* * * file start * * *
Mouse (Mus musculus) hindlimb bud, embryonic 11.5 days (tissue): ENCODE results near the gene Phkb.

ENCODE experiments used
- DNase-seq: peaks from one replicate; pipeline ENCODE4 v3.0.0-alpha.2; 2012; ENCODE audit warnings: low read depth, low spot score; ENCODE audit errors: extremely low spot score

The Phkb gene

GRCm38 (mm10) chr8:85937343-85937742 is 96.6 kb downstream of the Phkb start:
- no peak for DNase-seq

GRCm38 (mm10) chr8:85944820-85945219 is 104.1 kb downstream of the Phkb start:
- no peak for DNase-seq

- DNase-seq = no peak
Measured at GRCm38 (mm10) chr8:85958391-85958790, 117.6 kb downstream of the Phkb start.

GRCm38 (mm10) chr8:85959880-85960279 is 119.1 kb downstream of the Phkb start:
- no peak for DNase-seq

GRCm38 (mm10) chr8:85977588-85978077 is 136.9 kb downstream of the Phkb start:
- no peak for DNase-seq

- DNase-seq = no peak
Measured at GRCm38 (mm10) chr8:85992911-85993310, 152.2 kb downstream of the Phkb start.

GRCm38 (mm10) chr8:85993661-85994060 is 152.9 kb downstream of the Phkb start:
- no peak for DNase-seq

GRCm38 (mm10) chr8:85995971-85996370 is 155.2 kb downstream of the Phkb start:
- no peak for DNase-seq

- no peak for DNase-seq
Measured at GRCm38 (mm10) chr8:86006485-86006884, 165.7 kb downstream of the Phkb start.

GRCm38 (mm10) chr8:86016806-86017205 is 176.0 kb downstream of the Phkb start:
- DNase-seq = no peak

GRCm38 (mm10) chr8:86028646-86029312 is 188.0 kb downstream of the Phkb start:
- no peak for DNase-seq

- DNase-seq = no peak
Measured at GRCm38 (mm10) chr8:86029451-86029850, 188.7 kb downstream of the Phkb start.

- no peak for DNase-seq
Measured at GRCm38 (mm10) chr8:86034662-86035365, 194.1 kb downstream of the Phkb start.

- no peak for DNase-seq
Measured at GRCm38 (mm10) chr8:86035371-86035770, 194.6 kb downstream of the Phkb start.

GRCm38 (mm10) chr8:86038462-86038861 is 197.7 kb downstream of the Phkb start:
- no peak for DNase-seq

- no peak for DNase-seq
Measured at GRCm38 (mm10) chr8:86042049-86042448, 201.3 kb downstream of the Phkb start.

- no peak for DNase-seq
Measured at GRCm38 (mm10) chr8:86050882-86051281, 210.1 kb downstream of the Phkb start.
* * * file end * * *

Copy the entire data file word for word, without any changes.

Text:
Mouse (Mus musculus) hindlimb bud, embryonic 11.5 days (tissue): ENCODE results near the gene Phkb.

ENCODE experiments used
- DNase-seq: peaks from one replicate; pipeline ENCODE4 v3.0.0-alpha.2; 2012; ENCODE audit warnings: low read depth, low spot score; ENCODE audit errors: extremely low spot score

The Phkb gene

GRCm38 (mm10) chr8:85937343-85937742 is 96.6 kb downstream of the Phkb start:
- no peak for DNase-seq

GRCm38 (mm10) chr8:85944820-85945219 is 104.1 kb downstream of the Phkb start:
- no peak for DNase-seq

- DNase-seq = no peak
Measured at GRCm38 (mm10) chr8:85958391-85958790, 117.6 kb downstream of the Phkb start.

GRCm38 (mm10) chr8:85959880-85960279 is 119.1 kb downstream of the Phkb start:
- no peak for DNase-seq

GRCm38 (mm10) chr8:85977588-85978077 is 136.9 kb downstream of the Phkb start:
- no peak for DNase-seq

- DNase-seq = no peak
Measured at GRCm38 (mm10) chr8:85992911-85993310, 152.2 kb downstream of the Phkb start.

GRCm38 (mm10) chr8:85993661-85994060 is 152.9 kb downstream of the Phkb start:
- no peak for DNase-seq

GRCm38 (mm10) chr8:85995971-85996370 is 155.2 kb downstream of the Phkb start:
- no peak for DNase-seq

- no peak for DNase-seq
Measured at GRCm38 (mm10) chr8:86006485-86006884, 165.7 kb downstream of the Phkb start.

GRCm38 (mm10) chr8:86016806-86017205 is 176.0 kb downstream of the Phkb start:
- DNase-seq = no peak

GRCm38 (mm10) chr8:86028646-86029312 is 188.0 kb downstream of the Phkb start:
- no peak for DNase-seq

- DNase-seq = no peak
Measured at GRCm38 (mm10) chr8:86029451-86029850, 188.7 kb downstream of the Phkb start.

- no peak for DNase-seq
Measured at GRCm38 (mm10) chr8:86034662-86035365, 194.1 kb downstream of the Phkb start.

- no peak for DNase-seq
Measured at GRCm38 (mm10) chr8:86035371-86035770, 194.6 kb downstream of the Phkb start.

GRCm38 (mm10) chr8:86038462-86038861 is 197.7 kb downstream of the Phkb start:
- no peak for DNase-seq

- no peak for DNase-seq
Measured at GRCm38 (mm10) chr8:86042049-86042448, 201.3 kb downstream of the Phkb start.

- no peak for DNase-seq
Measured at GRCm38 (mm10) chr8:86050882-86051281, 210.1 kb downstream of the Phkb start.